Next season the Madison Symphony Orchestra will do two of them: Gustav Holst’s “The Planets” with a hi-definition film made by NASA for the Houston Symphony Orchestra; and a Beyond the Score with “Scheherazade” by Nikolai Rimsky-Korsakov, accompanied by photographs plus actors Jim DeVita and Brenda DeVita from American Players Theatre in Spring Green.
Doing mutli-media is nothing new for the Bach Dancing and Dynamite Society, which is always experimenting and looking for novel approaches to classical music. But the group is expanding how it is done in an impressively populist way.
Here is an announcement from The Ear’s friends at the Madison-based Bach Dancing and Dynamite Society, which turns 25 this summer:
Have you taken photos of your favorite time of year?
Visual artist Lisa A. Frank will be creating photographic scenery for this year’s “Bach Dancing and Dynamite Society” concerts at the Overture Center for the Arts.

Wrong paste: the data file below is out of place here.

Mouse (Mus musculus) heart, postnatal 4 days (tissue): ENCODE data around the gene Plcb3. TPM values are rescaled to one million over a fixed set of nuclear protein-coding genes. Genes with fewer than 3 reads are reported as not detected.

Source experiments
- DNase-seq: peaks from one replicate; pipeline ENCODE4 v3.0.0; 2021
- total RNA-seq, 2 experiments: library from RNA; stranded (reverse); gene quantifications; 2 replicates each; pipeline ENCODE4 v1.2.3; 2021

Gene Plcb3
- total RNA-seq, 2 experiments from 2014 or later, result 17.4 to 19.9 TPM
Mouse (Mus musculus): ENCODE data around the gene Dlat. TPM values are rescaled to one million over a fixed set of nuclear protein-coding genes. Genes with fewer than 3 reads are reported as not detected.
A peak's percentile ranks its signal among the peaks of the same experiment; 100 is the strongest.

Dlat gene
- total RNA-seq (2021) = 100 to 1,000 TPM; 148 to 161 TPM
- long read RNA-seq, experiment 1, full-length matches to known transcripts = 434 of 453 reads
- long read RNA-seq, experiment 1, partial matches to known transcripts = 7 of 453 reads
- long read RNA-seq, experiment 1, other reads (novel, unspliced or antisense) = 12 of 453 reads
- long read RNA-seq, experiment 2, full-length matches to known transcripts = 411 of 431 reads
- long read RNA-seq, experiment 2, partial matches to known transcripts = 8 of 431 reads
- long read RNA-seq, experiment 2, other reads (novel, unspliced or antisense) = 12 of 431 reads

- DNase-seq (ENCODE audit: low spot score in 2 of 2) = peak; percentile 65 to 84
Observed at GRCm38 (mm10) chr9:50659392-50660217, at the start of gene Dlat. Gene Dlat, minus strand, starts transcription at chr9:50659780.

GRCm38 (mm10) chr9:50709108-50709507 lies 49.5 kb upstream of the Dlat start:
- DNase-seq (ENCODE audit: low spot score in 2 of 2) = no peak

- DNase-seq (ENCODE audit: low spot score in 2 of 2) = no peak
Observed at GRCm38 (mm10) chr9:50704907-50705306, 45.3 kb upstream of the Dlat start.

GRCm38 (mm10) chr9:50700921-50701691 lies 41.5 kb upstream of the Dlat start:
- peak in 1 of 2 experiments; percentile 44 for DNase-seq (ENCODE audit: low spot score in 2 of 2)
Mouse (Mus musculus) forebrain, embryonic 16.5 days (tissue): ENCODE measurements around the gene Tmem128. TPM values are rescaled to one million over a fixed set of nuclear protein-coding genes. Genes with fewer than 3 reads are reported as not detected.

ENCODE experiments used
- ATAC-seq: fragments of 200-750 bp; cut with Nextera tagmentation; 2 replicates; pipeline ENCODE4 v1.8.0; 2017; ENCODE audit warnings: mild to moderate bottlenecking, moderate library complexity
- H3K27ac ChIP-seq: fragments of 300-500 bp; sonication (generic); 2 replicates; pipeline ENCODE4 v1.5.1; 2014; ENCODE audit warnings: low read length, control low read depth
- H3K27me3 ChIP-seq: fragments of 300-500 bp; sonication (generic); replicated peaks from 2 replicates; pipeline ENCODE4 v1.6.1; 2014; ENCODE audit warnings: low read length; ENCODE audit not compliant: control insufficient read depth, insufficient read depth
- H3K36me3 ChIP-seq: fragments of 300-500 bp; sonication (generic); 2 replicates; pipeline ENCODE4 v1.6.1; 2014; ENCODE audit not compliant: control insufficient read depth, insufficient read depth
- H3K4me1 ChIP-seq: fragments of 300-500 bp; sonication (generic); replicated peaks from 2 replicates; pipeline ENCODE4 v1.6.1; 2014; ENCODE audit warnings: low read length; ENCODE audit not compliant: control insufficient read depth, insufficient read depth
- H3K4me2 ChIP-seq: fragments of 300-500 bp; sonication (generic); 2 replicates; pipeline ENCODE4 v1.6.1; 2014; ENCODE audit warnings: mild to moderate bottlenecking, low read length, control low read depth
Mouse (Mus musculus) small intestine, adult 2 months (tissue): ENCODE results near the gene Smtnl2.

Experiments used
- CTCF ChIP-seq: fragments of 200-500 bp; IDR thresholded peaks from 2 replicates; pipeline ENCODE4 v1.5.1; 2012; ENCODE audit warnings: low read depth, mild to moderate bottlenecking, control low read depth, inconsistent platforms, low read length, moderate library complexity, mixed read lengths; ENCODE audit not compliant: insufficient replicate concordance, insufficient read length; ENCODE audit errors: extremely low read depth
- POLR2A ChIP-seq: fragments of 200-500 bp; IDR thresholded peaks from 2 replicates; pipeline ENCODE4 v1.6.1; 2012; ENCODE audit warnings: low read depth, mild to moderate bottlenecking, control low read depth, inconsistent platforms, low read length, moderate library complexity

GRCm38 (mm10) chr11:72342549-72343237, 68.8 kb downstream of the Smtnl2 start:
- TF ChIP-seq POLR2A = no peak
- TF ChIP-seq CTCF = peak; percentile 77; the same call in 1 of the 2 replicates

The program on June 25 will include the “Four Seasons” by Antonio Vivaldi. For this concert, a photo collage of the four seasons – like Frank’s spring image of bird eggs and feathers in a nest and the fall image of gourds – will be projected on a large screen behind the musicians.
(You can get a sense of it from the popular YouTube video at the bottom, which features the “Spring” section of the four string concertos that make up “The Four Seasons.)
Lisa Frank (below) invites amateur photographers of all ages to participate in this concert by sending up to 5 of your best shots depicting any aspect of any season.
The images can be in jpeg, tiff or Photoshop format. If your photograph is included, you may be asked to resend a higher resolution image. (Below is a summer photo of a flower and butterfly.)
All featured photographers will receive a video of the final result.
Up to 100 photos will be selected.
Send your photographs by Sunday, April 18 to:
And here is a link – with information about programs, performers, venues and tickets — to the new summer season of the Bach Dancing and Dynamite Society, which celebrates the group’s 25th anniversary or Silver Jubilee: